I own a Playstation 3, not an Xbox 360. When I bought my PS3, I didn’t do my research, I just wanted a bluray player and at the time, the PS3 worked out being not much more than buying a normal one. Over time, I’ve discovered various things about the PS3 that really hold it back.

It seems PS3 always see what others are doing and do something similar, just a little less. When Wii was announced to have it’s amazing motion detection controls, PS3 was suddenly announcing, a short time later, to be getting motion detection controllers, something they’d failed to mention before. They had obviously rushed to add them too, with the vibration function of the controllers suddenly stripped out to make it all work. Vibrations you see, don’t work well with accelerometers, but a little research would have fixed this, something they didn’t have time to do, because they’d only just thought of it (when i say, thought of it, i mean, Nintendo thought of it). Vibrating controllers of course came back later and but the motion detection that we gained on the PS3 controllers, well it’s fun, i like it, but it’s just not Wii.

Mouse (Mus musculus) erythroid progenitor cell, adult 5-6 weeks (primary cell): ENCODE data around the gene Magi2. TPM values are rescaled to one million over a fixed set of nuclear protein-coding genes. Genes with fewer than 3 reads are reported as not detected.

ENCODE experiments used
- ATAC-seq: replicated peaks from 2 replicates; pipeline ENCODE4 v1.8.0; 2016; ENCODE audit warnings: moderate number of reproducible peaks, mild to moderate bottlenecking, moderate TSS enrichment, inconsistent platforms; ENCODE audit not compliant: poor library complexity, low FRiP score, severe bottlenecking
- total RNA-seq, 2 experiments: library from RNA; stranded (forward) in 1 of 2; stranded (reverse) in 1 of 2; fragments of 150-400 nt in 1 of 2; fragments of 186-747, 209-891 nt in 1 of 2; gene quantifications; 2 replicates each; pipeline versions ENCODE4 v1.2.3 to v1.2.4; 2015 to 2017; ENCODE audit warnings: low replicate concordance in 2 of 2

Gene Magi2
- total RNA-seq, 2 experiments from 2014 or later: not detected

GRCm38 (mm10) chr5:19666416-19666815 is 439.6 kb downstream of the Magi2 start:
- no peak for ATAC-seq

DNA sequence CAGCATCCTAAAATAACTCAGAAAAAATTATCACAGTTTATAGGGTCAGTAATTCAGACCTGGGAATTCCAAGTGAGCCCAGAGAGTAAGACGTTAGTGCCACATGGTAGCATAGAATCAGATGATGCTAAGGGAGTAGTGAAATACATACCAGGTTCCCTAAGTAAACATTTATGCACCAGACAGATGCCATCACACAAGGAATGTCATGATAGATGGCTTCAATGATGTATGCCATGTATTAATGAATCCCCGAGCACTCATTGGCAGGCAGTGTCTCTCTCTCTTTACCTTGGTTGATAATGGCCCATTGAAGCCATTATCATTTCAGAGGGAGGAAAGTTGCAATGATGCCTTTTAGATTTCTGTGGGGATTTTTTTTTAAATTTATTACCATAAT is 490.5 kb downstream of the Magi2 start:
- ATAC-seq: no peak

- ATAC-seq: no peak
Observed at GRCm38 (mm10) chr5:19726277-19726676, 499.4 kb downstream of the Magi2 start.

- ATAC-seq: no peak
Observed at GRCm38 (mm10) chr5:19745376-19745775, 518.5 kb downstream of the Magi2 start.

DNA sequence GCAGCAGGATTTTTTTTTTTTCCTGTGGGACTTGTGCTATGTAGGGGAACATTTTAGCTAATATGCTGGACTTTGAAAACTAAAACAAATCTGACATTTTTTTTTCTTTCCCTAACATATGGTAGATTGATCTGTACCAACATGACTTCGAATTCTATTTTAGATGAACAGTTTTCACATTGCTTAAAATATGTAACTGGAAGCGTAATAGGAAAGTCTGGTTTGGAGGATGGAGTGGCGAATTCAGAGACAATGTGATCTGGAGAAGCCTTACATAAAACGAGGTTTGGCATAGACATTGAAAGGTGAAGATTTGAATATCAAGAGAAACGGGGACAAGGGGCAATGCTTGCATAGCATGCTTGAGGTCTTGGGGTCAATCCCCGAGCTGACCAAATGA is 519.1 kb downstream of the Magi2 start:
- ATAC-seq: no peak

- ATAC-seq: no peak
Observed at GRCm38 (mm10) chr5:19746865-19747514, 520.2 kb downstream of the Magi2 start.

The only thing Sony did well was to support BluRay over HD-DVD. But then, Sony own BluRay, they license the format, it makes it rather awkward for any other console to use it… we’ll see though, I doubt they can keep it to themselves forever.

Now let’s look at Sony from a developers point of view. My flatmate, does develop for Playstation consoles. To do so, he is attending what was the first University in the world to have a Games Development course, Dundee’s Abertay University. But to do so, Abertay is subject to very strict licensing. If I wanted to develop for PS3, I would have to be approved under strict regulations by Sony, it would cost me a lot, same goes for Wii. Home Brew games and apps are the new generation of software packages being made. There’s likely to be a program on your computer a program, on your smart phone or your tablet PC that was developed by someone at home.